If you thought there was chaos in Washington in 2018… well, brace yourself for an even higher level of craziness in the new year.
2019 dawned with many vital government services shut down because their funding was tied up in political knots… controversy and confusion over President Trump’s decision to pull US troops out of Syria… and a new reality on Capitol Hill.
No longer is Congress solely in the hands of the president’s party. Now it is the Democrats who are in charge in the House of Representatives, bringing with them dozens of fresh faces to Washington, and a refusal to march in lockstep with Donald Trump.
Democratic control of the House also brings the prospect of investigations… lots of investigations into issues and potential scandals that the president’s allies in Congress, for the most part, wouldn’t touch.
That does not please Mr. Trump. No how. No way.
In the early days of this new political reality, he has been fairly polite in public, but profane in private. And it seems his only concern is to fulfill the promises he made to his staunchest supporters — which is why we have the government shutdown. He promised them a barrier along the southern border and won’t sign the necessary legislation to end the government shutdown until he gets his way.
800,000 government employees are affected… roughly half are furloughed, the rest — who deliver essential public services — are working without pay until the whole mess is resolved meaning many are now wondering where they will find the money until then to pay for housing and food.
Cosmetic signs of the shutdown are all over Washington. Parks and museums are closed… trash cans on federal lands are filled to overflowing… and the offices in many of the government buildings in the city core are dark.
That was the sight that greeted the new members of Congress as they arrived in the capital city to take their oath of office.
The garbage and the “Closed” signs were a big reminder that things are, well, a mess.
But look a bit closer at those men and women who put their hands on a Bible or Quran or other spiritual books of their choice to take that oath.
This is a Congress of “firsts” — the youngest and most racially diverse in the nation’s history.
At last, we are getting a legislature that looks like America.
You could see it in the House Chamber as Congresswoman Nancy Pelosi — making a return as Speaker — gaveled the new session into order.
The Republican side was made up largely of men in dark suits. But the Democrats were awash in color — a mix of ethnicities, races and genders.
When Nancy Pelosi first came to Congress in 1987, she was one of 24 women in the House. Today, there are a record 102 — 89 Democrats and 13 Republicans.
Among them: the first two Native America women… the first two Muslim-American women and the two youngest women ever elected to Congress (at the ripe old age of 29).
They all, most likely, have wonderful stories to tell. But the one that I think is most compelling is that of the new representative from the 5th Congressional District of Minnesota.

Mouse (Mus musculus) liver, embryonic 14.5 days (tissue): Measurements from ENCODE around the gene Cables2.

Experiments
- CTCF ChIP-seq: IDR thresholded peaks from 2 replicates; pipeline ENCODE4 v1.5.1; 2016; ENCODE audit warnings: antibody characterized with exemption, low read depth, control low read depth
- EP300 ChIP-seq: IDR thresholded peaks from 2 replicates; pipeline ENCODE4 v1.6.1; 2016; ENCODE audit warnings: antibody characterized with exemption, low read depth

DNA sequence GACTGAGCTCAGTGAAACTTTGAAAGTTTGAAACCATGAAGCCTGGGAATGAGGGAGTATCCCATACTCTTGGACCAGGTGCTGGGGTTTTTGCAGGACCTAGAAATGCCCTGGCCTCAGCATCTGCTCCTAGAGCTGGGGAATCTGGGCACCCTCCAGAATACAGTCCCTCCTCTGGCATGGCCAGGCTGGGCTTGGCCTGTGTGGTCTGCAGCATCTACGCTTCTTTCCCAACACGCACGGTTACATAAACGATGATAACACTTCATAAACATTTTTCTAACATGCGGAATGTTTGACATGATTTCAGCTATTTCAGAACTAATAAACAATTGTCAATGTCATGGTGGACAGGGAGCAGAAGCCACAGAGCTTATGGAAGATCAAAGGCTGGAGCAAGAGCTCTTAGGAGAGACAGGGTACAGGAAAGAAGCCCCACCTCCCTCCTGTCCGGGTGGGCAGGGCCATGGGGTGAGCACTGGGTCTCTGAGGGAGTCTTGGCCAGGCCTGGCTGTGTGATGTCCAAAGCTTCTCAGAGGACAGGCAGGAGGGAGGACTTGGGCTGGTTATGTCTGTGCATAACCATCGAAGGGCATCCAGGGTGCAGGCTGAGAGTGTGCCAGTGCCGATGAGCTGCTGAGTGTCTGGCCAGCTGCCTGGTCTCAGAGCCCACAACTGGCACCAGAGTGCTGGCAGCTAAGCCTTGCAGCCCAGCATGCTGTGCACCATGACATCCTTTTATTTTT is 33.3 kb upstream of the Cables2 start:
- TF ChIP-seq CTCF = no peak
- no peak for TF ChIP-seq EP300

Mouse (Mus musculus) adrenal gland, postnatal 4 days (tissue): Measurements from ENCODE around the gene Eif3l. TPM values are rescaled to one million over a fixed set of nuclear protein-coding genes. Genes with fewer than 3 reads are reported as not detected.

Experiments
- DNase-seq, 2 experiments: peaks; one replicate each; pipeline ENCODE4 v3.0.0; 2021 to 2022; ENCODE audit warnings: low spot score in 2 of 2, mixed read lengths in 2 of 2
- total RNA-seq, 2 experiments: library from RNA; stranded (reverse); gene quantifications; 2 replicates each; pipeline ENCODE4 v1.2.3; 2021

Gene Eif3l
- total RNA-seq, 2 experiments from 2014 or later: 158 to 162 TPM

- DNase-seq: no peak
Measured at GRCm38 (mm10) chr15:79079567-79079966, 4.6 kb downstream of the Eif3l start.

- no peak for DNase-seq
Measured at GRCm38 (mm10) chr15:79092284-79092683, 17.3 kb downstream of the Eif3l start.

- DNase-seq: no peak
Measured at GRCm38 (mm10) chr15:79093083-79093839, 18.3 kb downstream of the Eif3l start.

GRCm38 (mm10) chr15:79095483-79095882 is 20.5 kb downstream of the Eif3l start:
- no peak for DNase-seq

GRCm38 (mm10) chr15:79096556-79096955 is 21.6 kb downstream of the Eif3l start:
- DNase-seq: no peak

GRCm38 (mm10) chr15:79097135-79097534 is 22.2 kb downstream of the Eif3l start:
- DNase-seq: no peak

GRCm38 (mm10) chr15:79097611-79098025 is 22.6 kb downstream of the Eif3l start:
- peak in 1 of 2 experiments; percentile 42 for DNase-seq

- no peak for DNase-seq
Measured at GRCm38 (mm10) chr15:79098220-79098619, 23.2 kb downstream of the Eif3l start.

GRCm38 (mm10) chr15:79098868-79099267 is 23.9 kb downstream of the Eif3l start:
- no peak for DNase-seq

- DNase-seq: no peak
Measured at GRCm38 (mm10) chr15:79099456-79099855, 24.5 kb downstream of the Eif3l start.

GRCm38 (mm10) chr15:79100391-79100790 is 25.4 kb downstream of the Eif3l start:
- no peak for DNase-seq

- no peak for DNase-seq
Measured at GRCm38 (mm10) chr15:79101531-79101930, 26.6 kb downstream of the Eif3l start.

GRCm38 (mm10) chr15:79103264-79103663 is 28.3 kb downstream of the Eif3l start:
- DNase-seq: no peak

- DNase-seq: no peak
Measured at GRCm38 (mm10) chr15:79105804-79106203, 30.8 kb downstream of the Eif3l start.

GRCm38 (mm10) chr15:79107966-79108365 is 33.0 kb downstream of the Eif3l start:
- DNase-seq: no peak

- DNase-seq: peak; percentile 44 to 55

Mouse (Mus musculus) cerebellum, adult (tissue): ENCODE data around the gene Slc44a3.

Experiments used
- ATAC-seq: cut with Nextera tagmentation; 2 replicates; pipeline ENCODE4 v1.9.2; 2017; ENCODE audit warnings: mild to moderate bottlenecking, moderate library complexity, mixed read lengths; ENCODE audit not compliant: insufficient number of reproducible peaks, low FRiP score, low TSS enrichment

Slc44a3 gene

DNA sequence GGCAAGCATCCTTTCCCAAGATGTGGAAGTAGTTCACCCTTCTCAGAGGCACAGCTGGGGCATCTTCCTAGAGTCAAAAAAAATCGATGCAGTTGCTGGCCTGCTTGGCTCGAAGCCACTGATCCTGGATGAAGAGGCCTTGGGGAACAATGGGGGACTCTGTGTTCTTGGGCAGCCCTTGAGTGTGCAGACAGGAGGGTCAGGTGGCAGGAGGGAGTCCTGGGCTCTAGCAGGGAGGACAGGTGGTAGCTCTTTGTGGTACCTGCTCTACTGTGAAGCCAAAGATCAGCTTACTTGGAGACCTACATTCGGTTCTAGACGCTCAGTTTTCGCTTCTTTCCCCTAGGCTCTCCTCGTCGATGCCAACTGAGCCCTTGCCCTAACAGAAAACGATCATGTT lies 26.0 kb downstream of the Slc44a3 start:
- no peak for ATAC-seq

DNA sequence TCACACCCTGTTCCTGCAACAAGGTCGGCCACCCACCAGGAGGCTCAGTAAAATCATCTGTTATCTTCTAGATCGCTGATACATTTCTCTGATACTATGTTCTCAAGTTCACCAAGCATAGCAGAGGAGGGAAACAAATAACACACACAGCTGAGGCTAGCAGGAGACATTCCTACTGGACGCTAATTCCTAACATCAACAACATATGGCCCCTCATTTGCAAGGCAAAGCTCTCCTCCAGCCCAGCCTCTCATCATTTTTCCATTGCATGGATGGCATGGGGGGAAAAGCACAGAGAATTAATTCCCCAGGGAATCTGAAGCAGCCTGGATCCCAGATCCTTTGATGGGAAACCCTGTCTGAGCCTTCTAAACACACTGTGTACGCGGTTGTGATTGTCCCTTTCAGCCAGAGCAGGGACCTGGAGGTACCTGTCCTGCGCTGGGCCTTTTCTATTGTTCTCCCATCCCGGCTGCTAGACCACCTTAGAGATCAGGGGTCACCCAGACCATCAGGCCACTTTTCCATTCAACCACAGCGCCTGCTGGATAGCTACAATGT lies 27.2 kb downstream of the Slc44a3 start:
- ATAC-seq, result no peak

At a time when the White House is clamping down on refugee admissions and declaring an immigration “crisis” at the border, there is much to learn from the life of Ilhan Omar.
When she was a child, her family fled the civil war in her native Somalia. After four years in a refugee camp in Kenya, they eventually made their way to the United States.
“There really hasn’t been a moment since this journey began where I don’t really pinch myself, and think, ‘How did I get here? Is this really happening?” Omar said in a nationally broadcast CBS interview during her first day in Congress.
And then she added: “Currently in our country, really there is, extreme negative rhetoric against Muslims, immigrants, mainly refugees… It is sort of a deliverance of an extreme counter narrative to that. And it says, you know, this country is still a place of hope.”
When Ilhan Omar originally came to the United States, her port of entry was Dulles International Airport, just outside Washington D.C. On January 2nd, 2019, she passed through Dulles again.
There was a picture… and a tweet:
“23 years ago, from a refugee camp in Kenya, my father and I arrived at an airport in Washington DC.
Today, we return to that same airport on the eve of my swearing in as the first Somali-American in Congress.
One of the first acts of the new Congress was to rescind a ban on head coverings in the House chamber so Omar could wear a hijab. The old rule, put in place long ago to bar the then all-male members from wearing their formal top hats while legislating, was scrapped as an act of welcome.
Ilhan Omar wears her hijab — usually a bright almost turban-like wrapped headscarf — with pride and a smile. You can see it in another photo she tweeted — this one with Ayanna Pressley, the first African-American woman ever elected to the House from the state of Massachusetts:
“At this moment, somewhere in the world, young girls and women who look like us are learning to believe that they too can change the world and that no dream is too big.
They are words of wisdom in the midst of a Washington mess.
A former refugee turned Congresswoman reminds us all to dream big.
How incredibly American.